Developing a space shooter game [ October 07, 2004 ] by Richard Nias aka Crashlanding
In this collection of tutorials, the author explains how to create a basic shooter game, considering all its different aspects: movement, shooting, enemies, sound, etc.
If a game has no enemies, it has no fun. Enemies help give the game something to do. You can create good puzzle games without enemies, but for anything else, they are an absolute must. So let's look at what we'll be making.
The first thing you can see is that there is no collision detection. We'll be looking at that in the next chapter. So, first draw your enemies.
When you've drawn it, go back to the main timeline and give the enemy an instance name of "enemy1". Now go to the actions and add this function at the end:
var numEnemy = 3;
for (j=2; j<=numEnemy; j++)
var name = "enemy" + j;
So first the variable numEnemy is set with 3. This is the number of enemies which will be on the screen at any one time. Next a for loop starts, which basically cycles through twice (depending on numEnemy) each time making a new name (enemy+j) and then duplicating enemy1. In duplicateMovieClip("this is the new name",this is the depth). Always remember that two movieclips can't have the same depth. And then the function is called. But how will our enemies move?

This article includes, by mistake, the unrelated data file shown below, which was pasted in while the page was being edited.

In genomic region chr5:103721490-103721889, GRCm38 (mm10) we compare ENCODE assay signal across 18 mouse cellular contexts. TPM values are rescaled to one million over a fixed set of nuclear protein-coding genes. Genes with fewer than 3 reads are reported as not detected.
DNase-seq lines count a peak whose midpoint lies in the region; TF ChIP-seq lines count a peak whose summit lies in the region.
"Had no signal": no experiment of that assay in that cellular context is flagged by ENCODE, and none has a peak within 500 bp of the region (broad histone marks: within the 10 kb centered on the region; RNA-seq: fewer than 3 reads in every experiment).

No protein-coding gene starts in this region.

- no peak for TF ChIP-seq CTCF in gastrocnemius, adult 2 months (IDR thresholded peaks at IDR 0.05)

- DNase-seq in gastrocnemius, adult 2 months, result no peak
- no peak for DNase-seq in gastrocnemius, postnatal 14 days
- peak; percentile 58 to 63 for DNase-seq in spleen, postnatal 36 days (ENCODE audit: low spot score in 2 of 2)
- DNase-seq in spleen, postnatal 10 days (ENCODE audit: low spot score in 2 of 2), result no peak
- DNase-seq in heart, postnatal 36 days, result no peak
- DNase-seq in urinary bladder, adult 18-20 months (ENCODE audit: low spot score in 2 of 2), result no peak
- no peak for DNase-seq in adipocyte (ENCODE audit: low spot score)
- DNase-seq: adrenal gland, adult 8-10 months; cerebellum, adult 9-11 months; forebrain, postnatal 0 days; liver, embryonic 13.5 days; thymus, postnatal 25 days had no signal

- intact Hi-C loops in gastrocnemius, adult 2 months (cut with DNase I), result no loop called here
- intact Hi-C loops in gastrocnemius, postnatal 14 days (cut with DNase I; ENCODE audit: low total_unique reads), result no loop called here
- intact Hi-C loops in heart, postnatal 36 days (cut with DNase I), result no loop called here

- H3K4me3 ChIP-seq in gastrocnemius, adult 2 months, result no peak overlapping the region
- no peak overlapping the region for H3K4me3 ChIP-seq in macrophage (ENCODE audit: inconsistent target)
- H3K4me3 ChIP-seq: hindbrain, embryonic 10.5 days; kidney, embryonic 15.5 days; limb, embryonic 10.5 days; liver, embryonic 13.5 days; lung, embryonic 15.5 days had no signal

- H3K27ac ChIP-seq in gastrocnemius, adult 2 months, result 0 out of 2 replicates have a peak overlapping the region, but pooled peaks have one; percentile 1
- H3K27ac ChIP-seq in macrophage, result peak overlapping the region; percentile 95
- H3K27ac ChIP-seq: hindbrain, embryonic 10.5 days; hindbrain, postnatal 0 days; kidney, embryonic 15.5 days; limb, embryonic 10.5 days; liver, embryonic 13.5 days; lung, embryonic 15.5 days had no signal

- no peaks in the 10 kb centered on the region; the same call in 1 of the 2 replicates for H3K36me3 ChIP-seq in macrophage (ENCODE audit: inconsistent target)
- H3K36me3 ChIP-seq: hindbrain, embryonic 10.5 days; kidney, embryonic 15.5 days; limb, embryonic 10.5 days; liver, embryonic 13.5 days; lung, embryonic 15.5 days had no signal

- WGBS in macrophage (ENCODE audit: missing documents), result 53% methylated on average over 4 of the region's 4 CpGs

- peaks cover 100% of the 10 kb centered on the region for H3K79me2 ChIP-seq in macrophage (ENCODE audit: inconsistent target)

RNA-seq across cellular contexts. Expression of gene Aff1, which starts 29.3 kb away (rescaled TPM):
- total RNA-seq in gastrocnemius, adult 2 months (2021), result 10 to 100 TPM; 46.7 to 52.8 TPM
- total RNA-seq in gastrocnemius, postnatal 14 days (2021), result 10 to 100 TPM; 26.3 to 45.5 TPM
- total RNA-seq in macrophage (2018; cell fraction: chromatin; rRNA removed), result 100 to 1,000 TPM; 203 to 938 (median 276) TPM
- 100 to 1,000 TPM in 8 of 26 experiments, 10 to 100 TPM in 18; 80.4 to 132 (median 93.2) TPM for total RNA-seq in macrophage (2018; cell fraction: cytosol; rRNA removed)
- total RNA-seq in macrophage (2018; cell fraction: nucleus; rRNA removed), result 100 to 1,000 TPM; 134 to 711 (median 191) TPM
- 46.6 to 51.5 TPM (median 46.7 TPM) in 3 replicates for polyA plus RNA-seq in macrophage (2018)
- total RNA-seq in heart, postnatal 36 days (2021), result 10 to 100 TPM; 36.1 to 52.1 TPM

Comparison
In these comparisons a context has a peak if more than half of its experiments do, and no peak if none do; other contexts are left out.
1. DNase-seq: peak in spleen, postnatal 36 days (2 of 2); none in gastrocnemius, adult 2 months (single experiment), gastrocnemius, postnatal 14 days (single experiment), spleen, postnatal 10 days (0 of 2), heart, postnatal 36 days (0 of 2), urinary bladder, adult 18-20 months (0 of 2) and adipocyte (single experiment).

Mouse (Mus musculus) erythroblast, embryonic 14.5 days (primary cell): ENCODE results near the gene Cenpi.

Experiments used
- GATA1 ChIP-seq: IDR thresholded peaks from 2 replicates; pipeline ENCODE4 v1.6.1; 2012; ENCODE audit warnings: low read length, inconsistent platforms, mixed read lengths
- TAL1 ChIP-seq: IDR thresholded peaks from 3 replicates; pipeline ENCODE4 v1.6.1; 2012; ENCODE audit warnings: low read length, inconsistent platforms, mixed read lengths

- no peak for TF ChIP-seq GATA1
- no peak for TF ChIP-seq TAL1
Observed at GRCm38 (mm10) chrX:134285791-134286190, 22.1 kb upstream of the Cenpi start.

Put this code on the enemy1 movie clip. When you duplicate a movie clip, it keeps its actions from the original (which is good for us). First lets look at the reset function. It sets the enemy's _x property to the far edge of the stage, and gives it a random _y between 0 and 300 using the Math.random function and multiplying it by 300 as the function in itself only makes a number between 0 and 1. It then uses the random function again to make a number between 1 and 7 which we will use as the enemy's speed, as it would be boring if they all went at the same speed. Then the function is called when the movieclip loads. Simple enough.
Now we come to on enterFrame. This is even simpler. It takes the random enemySpeed variable from the _x property making it move. Then it asks: is the enemy off the screen? If yes, the enemy goes back with the reset function.
Congratulations! Now you need to add some hitTests and you will be well on the way to making a game. If you have any problems don't hesitate to ask at firstname.lastname@example.org. You can download the .fla here.
Richard Nias aka Crashlanding
South-east London, UK
Had Flash for 1 1/4 years now. I learnt from the help files before finding gotoandplay and flashkit, getting me intrested in games.